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•  Ahold Delhaize USA yesterday said that has reached "a milestone in its supply chain transformation to create an integrated self-distributed supply chain of the future" as one distribution center, Freetown Grocery in Massachusetts, "transitioned procurement from a third-party vendor to the self-managed network, providing direct control of inventory and replenishment at this facility … Freetown Grocery was founded in 2004 and is a 1.1 million square foot facility fulfilling grocery demand for the Stop & Shop brand. Stop & Shop continues to own the facility and fulfill orders, while ADUSA Procurement manages replenishment and inventory."

“Our work to transform the supply chain to an integrated self-distribution model of the future is not only on-time, but ahead of schedule,” said Chris Lewis, EVP, Supply Chain for Retail Business Services, Ahold Delhaize USA’s services company. “Today marks an important milestone in our journey with the transition of procurement at this facility, and we’re looking forward to other facility transitions this year. On top of that, we’ve launched new programs to begin to help us as we optimize the network at scale.”


•  Southeastern Grocers, parent company and home of Fresco y Más, Harveys Supermarket and Winn-Dixie grocery stores, announced that it will "work to identify and increase sourcing from suppliers that are at least 51% owned, operated and managed by people who are: disadvantaged, disabled, LGBTQ+, military veterans, minorities and/or women and sell grocery, general merchandise and/or beauty and personal care products."

Dewayne Rabon, Chief Merchant for Southeastern Grocers, said, “It is our responsibility to take purposeful steps to form stronger partnerships with our minority suppliers and connect with new, diverse businesses whose products reflect the tastes and preferences of our associates, customers and communities that we serve in our stores."


•  The National Grocers Association (NGA) is moving closer to where the power is, with the relocation of its offices from Arlington, Virginia, to Washington, D.C. - on Pennsylvania Avenue, about a mile southeast of the White House and a half-mile northwest of the US Capitol.


•  One casualty of the pandemic:  long retail leases.

CNBC writes that "as thousands of retail leases come up for renewal, their duration is increasingly shrinking, as businesses grapple with an unpredictable future and look for ways to slash costs, stay flexible and maintain leverage over their landlords, even after the health crisis abates.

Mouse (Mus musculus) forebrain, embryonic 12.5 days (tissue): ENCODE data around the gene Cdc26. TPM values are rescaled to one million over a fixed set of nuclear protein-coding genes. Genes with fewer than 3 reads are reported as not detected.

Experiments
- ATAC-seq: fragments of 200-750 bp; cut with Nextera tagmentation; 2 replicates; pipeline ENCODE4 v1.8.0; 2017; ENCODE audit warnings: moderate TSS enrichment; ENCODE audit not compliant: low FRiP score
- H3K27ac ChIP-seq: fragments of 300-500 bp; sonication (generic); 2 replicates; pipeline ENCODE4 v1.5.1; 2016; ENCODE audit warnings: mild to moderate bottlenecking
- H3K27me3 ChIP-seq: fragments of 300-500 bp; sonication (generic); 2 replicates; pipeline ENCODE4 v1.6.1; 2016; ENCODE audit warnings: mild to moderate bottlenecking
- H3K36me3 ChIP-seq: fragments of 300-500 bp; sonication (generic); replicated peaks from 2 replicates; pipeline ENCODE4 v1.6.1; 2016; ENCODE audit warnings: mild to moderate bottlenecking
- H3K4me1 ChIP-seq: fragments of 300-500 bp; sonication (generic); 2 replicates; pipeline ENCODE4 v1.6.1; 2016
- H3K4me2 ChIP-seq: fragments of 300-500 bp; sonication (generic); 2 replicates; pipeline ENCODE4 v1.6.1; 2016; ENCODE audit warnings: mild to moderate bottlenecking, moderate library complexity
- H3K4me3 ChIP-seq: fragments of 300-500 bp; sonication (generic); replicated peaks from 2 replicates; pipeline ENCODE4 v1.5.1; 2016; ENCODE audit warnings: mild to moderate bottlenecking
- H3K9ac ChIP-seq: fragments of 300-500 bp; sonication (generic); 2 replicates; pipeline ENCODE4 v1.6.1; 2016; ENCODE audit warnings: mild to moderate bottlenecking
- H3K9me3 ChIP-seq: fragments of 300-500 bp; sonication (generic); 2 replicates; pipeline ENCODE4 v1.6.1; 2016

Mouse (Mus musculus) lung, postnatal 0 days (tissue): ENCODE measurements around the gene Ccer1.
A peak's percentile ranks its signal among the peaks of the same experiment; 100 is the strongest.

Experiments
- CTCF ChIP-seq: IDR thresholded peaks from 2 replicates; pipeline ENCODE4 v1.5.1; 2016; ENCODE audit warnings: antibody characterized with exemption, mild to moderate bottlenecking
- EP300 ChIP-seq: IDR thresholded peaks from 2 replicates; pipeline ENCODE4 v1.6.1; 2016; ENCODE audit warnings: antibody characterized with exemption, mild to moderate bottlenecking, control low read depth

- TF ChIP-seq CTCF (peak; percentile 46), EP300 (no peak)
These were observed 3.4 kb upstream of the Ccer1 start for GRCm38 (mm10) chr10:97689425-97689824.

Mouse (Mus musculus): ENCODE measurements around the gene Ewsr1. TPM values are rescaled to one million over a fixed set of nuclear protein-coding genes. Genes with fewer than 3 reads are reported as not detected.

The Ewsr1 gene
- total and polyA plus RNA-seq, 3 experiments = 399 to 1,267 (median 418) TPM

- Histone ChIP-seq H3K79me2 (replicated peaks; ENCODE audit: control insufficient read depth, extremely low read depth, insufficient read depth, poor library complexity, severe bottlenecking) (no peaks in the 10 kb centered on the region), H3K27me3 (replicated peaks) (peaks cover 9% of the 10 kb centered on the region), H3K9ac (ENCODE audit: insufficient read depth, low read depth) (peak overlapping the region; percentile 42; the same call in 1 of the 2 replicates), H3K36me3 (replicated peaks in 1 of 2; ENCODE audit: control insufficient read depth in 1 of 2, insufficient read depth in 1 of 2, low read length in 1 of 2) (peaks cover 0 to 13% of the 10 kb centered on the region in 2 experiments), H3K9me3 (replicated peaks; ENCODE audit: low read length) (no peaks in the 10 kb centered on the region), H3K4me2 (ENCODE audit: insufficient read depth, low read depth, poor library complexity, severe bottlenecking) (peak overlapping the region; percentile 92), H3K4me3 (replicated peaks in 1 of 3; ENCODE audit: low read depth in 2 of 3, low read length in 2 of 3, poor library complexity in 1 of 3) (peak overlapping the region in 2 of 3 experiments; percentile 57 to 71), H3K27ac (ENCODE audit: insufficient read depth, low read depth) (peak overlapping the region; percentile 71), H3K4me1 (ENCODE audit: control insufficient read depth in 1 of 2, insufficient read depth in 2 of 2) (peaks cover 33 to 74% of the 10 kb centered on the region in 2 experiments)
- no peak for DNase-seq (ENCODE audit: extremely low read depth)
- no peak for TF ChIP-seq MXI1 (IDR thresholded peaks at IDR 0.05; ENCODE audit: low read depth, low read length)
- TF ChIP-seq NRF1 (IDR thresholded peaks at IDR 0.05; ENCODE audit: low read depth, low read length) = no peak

"The risk is a two-way street, though. Because on one hand, in two or three years, mall and shopping center owners could have the chance to turn the tables back in their favor, by hiking rents or booting retailers out for another tenant. But more short-term deals could also leave landlords with even greater vacancies down the line."


•  CNBC reports that "Nordstrom has struck a deal with Tonal, a company that sells a wall-mounted workout station for $2,995.

"The department store retailer is bringing 40 mini Tonal shops into its stores beginning this month to showcase Tonal products and stir up interest around the brand.

"The tie-up comes as Nordstrom is plotting growth for its active business and is dedicating more space in its stores for athletic apparel and other fitness accessories."

The story goes on:  "For Tonal, the partnership will expand the fitness equipment maker’s reach to new customers at a time when many Americans have been investing in high-tech devices to enhance their at-home workouts during the pandemic. The company has just 16 brick-and-mortar locations - six of its own stores and 10 'shop in shops' with other business partners.

"Nordstrom, meantime, hopes to become a top destination for active gear and to give shoppers more reasons to visit its stores. Many of them are in malls that have been frequented less during the health crisis."


•  From the New York Times:

"Apollo Global Management and at least one other private equity firm have expressed interest in acquiring Michaels, the hobby retailer, according to two people familiar with the situation.

"A buyout would return the retailer to private hands after seven years as a public company. The values of the bids weren't clear.

"Bolstered by a pandemic boom in home crafts, shares of the retailer, which has more than 1,200 stores and some 44,000 employees, have risen by nearly 300 percent over the past year, giving it a market capitalization of around $2.3 billion.

"The people, who requested anonymity because the outreach is still confidential, said it is possible that Michaels would opt against a deal."